of the reform, but minimum prog-
ress had been made in this direc-
tion, he explained.
Borrowed from Chinese
He pointed out that the Japan-
ese borrowed the "kanzi" or char-
acters for their language from the
Chinese; to this they added two
sets of syllabic characters called
"kana." The relationship between
the characters and sounds is ar-
bitrary, so natives and foreigners
have long recognized the need for
revising the Japanese writing sys-
tem.
Prof. Yamagiwa was educa-
tional director of the Army Japa-
nese Language School, at the Uni-
versity, for Military Intelligence
Service, and also served as a lan-
guage supervisor for the ASTP
and Civil Affairs programs.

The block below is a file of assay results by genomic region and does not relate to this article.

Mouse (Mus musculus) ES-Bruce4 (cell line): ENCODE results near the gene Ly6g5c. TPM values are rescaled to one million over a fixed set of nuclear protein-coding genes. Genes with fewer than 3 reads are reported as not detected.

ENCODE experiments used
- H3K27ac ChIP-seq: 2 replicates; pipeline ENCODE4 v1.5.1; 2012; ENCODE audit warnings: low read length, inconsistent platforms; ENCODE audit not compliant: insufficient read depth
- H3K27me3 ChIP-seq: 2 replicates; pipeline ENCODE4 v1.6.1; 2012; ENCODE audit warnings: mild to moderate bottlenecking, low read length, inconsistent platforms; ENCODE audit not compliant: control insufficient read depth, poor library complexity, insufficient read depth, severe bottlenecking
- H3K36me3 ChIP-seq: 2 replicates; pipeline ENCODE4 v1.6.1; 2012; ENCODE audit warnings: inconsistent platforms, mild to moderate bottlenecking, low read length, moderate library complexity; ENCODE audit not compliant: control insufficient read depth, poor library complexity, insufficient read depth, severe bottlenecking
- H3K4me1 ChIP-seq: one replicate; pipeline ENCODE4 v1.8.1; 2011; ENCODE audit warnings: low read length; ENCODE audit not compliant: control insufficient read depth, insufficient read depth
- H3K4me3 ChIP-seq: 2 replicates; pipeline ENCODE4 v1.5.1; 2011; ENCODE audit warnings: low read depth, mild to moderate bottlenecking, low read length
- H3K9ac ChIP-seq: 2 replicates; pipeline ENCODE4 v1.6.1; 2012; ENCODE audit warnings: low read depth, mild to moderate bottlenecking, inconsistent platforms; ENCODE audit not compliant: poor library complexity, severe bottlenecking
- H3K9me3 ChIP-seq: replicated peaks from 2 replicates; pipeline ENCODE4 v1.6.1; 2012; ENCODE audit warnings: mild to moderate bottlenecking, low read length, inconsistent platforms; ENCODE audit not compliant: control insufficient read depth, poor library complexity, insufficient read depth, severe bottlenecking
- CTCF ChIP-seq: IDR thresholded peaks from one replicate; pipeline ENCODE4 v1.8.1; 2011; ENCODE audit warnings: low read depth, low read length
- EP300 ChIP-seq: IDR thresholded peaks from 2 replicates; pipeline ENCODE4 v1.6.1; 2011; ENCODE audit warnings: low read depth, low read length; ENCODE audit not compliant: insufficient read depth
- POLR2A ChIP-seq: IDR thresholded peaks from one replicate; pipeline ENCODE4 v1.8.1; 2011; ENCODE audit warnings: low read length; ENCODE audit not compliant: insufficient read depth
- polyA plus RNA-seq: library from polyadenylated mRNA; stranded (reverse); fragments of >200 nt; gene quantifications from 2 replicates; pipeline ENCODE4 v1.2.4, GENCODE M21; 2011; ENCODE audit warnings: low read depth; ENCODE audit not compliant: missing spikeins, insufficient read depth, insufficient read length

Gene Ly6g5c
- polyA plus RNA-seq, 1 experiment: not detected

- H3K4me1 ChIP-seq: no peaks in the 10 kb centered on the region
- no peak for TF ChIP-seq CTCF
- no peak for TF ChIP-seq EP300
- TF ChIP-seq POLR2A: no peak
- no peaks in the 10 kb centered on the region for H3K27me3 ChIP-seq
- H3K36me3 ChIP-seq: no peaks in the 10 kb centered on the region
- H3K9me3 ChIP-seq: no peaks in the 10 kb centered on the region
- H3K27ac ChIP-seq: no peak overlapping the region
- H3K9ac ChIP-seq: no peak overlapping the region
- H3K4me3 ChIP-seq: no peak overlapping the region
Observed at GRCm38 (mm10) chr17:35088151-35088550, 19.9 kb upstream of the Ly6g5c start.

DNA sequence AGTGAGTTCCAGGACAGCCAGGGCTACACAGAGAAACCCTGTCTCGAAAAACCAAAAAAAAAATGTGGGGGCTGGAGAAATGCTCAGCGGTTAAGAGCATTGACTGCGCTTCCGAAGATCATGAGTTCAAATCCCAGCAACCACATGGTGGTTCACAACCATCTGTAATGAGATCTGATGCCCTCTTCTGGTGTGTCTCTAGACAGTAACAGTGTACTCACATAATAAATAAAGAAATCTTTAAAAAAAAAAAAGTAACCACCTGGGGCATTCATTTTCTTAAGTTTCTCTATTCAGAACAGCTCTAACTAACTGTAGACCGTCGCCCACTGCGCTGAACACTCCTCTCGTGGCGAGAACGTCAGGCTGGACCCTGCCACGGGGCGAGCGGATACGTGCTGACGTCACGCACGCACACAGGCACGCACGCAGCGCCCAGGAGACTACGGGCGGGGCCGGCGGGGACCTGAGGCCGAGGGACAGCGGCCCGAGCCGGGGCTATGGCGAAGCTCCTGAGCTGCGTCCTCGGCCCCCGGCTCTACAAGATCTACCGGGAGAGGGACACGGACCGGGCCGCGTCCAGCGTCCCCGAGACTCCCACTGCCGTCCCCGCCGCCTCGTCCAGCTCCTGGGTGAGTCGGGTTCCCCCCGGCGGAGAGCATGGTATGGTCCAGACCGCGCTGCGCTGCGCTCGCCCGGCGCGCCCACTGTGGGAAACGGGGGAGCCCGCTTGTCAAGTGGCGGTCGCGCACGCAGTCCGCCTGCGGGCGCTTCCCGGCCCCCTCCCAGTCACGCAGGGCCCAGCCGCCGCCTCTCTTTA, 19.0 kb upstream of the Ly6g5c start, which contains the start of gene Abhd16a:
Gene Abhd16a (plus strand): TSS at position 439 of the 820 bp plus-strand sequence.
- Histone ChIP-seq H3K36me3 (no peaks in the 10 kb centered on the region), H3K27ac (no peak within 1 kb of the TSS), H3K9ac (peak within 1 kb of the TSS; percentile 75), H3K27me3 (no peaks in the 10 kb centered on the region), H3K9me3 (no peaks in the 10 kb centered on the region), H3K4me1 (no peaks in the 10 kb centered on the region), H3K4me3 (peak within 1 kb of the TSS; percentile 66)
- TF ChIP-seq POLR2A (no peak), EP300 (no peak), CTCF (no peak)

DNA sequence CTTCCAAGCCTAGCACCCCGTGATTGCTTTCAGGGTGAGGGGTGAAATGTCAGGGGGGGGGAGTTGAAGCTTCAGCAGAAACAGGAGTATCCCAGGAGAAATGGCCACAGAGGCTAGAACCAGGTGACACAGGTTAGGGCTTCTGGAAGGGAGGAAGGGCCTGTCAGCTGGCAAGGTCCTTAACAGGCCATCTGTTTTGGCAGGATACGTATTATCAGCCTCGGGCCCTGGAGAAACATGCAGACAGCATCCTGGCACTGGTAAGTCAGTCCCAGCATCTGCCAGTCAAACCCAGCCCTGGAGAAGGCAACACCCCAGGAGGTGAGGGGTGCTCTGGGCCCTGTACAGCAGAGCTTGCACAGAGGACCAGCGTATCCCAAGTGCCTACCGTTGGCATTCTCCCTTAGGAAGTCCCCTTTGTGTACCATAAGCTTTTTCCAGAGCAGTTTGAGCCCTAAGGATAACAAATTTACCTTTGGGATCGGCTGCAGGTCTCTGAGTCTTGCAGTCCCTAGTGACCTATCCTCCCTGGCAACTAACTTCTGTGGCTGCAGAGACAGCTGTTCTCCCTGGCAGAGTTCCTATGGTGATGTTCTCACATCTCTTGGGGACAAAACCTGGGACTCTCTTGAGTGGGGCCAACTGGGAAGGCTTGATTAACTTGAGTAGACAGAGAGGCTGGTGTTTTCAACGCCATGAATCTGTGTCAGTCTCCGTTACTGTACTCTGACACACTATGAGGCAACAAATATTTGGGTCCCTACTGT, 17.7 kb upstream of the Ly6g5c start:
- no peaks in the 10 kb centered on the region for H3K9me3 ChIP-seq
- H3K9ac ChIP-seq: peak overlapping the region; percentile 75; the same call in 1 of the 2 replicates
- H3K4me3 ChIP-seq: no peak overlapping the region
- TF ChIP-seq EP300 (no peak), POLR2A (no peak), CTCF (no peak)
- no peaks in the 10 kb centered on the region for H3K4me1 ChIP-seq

He has visited Japan four times,
the latest in 1945 with the U. S.
Strategic Bombing Survey.

I

"BEAUTY AND THE BEAST"--Jean Marais and Josette Day in
a scene from Jean Cocteau's highly-praised French film which
opens tomorrow night at Hill Auditorium. Marais is seen above as
the Beast, one of the three roles he portrays in the film.
ART CINEMA LEAGUE:
'Beauty and Beast' Tickets
Scheduled for Sale Today

,

Tickets for "Beauty and the
Beast," widely-acclaimed French
film, will go on sale at Hill Audi-
torium today.
The movie, which is being pre-
sented by the Art Cinema Leaguel
in cooperatio.n with the Inter-Co-
operative Council, will be shown
tomorrow and Saturday at 8:30
p.m. in Hill Auditorium. All pro-
ceeds will go toward furnishings
for the new John M. Nakamura,
Cooperative House.{
Lead Players
Title roles in Jean Cocteau's
modernized version of the famous
17th Century fairy tale are played
by Jean Marais and Josette Day.
Marais, who portrayed the lov-
er in the French film, "Carmen,"
takes three parts in the film, ap-
pearing as the Beast, the Prince
and as Beauty's fiance, Avenant.